Andy, I woulda paid $$ to see a pic of Dan taking that whipper! Looks like y'all had a good time. I'd like to get back up there sometime soon.

J

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Postby Andy » Tue Nov 28, 2006 7:25 am

jfox8541 wrote:Andy, I woulda paid $$ to see a pic of Dan taking that whipper! Looks like y'all had a good time. I'd like to get back up there sometime soon.

I don't know if I would call Dan's fall a whipper. He was only about 3' feet above the #3 C4 so he only fell about 6'. Right before he fell Dan yelled out "Watch me!" or "I'm falling!" or "Oh s**t!" or something to that effect so I was frantically trying to pull in slack when he actually pealed off. I didn't really see the fall either. My wife was with us and she said it was thing of beauty - perfect form and very graceful. If nothing else, sport climbers are good at falling :wink:.
"What a day, eh, Milhouse? The sun is out, birds are singing,
bees are trying to have sex with them - as is my understanding..."

- Bart Simpson

"You are not Steve F-ing House."
- Best RockClimbing.com Rant Ever

www.AndyInTheRockies.com

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Postby Dan the Mountain Man » Tue Nov 28, 2006 8:22 am

...if nothing else, sport climbers are good at falling...


ouch! That hurt!

:D
Bis zur Grenze gefordet, koennen wir alle mehr, als wir wollen -Reinhold Messner

One does not climb to attain enlightenment, rather one climbs because he is enlightened- Zen Master Futomaki

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Postby mainpeak » Tue Nov 28, 2006 7:37 pm

Looks like a super fun climb! Good on Dan for his first trad lead being a 5.6, and setting pro well enough to hold a fall.

One thing I've noticed about climbing in CO is that people jump right out on their first lead at 5.6 and up. Pretty impressive. I worked my way up slowly from 5.3, and didn't take my first fall until 5.8 . Ofcourse, this was back in the Gunks and the ratings there seem to be pretty stiff compared with a lot of other climbing locations ( not necessarily around here, so don't anyone take offense)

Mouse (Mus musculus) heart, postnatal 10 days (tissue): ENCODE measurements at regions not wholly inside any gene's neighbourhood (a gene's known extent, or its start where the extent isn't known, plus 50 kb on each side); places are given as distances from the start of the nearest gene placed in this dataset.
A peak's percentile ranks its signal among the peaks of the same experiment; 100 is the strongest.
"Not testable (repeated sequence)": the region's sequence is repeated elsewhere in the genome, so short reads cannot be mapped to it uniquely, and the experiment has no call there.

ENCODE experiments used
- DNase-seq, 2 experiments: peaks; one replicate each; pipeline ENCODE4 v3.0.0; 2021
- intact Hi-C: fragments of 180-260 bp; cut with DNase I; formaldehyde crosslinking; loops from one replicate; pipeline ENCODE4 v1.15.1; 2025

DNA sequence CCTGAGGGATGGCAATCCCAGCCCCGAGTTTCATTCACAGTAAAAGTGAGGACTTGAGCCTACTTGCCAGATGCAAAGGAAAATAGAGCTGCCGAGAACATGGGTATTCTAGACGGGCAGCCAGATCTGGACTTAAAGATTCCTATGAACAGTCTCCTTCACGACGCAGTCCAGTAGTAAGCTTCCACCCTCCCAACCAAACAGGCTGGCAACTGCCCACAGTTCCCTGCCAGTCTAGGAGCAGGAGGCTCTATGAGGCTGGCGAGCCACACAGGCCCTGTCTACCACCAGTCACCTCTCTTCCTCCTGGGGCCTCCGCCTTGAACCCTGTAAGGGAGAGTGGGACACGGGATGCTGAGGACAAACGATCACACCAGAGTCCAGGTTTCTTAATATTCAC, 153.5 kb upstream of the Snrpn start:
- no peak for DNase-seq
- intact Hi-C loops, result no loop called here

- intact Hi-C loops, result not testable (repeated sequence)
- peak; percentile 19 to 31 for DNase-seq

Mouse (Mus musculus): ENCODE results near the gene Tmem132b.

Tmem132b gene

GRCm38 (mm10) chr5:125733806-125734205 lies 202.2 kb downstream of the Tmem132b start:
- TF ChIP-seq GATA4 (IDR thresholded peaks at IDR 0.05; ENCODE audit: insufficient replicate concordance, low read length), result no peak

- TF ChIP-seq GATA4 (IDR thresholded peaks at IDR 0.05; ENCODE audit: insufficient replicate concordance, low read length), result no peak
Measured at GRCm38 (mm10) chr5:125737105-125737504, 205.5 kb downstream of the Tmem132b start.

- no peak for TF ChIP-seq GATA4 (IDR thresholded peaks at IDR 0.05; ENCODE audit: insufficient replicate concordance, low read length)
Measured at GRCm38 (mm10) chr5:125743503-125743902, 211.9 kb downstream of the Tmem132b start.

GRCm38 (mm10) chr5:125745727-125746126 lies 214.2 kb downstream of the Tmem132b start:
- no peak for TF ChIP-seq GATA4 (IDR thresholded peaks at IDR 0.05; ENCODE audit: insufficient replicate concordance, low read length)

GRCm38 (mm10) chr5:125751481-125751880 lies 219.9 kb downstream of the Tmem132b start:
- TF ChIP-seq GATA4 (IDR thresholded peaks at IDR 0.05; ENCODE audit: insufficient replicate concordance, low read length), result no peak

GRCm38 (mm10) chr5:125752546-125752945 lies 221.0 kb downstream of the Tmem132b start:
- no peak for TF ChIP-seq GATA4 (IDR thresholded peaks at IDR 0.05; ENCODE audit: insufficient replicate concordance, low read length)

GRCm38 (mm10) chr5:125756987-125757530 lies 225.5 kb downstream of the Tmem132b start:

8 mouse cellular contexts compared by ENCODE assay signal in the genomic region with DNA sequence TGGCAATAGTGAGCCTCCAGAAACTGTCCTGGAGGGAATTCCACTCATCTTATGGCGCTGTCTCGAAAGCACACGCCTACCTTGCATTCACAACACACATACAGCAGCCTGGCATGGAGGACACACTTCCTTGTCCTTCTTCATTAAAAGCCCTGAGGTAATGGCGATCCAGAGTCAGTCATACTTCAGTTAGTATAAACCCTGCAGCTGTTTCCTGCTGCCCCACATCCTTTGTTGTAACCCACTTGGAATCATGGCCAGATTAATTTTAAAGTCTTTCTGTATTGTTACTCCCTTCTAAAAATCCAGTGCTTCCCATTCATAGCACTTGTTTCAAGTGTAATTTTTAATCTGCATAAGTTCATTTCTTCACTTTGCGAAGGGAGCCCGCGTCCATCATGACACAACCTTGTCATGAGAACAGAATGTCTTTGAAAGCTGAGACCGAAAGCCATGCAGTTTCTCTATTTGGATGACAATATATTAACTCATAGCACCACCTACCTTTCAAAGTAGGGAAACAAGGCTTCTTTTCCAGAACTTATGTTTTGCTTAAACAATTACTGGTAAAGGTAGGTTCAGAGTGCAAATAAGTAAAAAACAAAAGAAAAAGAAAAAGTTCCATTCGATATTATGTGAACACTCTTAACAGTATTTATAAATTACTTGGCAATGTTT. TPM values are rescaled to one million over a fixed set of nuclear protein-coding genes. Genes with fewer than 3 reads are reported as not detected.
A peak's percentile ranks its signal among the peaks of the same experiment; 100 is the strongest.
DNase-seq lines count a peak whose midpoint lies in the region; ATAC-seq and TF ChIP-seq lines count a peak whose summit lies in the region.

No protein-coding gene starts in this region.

Great to get that first fall out of the way though. Black Diamond rules.

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Postby Dan the Mountain Man » Tue Nov 28, 2006 10:35 pm

I'll second that. It was kind of nice to get it out of the way, although you should never fall! I guess doing being able 5.9-5.10b sport (sometimes lead, mostly on top rope) helped me significantly in technique and strength on the climb, although apparently I screwed up somewhere since I fell!

Black Diamond Does Rule!
Bis zur Grenze gefordet, koennen wir alle mehr, als wir wollen -Reinhold Messner

One does not climb to attain enlightenment, rather one climbs because he is enlightened- Zen Master Futomaki

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Postby Scott Rogers » Tue Nov 28, 2006 11:15 pm

So here's my question, and I've been pondering this for a while...

What is the safest way, if any, to take a picture of someone while you are belaying them?

I'm sure there are many methods out there that you all might have, so enlighten me!

Oh and congratulations Dan on the lead... A fun, dangerous and expensive branch of climbing awaits you :D
We can't change the world, but we can change the way we live.

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Postby mainpeak » Wed Nov 29, 2006 12:20 am

Scott Rogers wrote:What is the safest way, if any, to take a picture of someone while you are belaying them?


Best method ( IMO) is to tie a mule knot. This is a must know for rescue, and most importantly, you can lock off the belay with one hand, while the other hand keeps the belay secure.

Having said that, I didn't see a description I liked in the top google results so I am not going to post any of them as link. There should be a good desctription in Freedom of the Hills, though, I am guessing.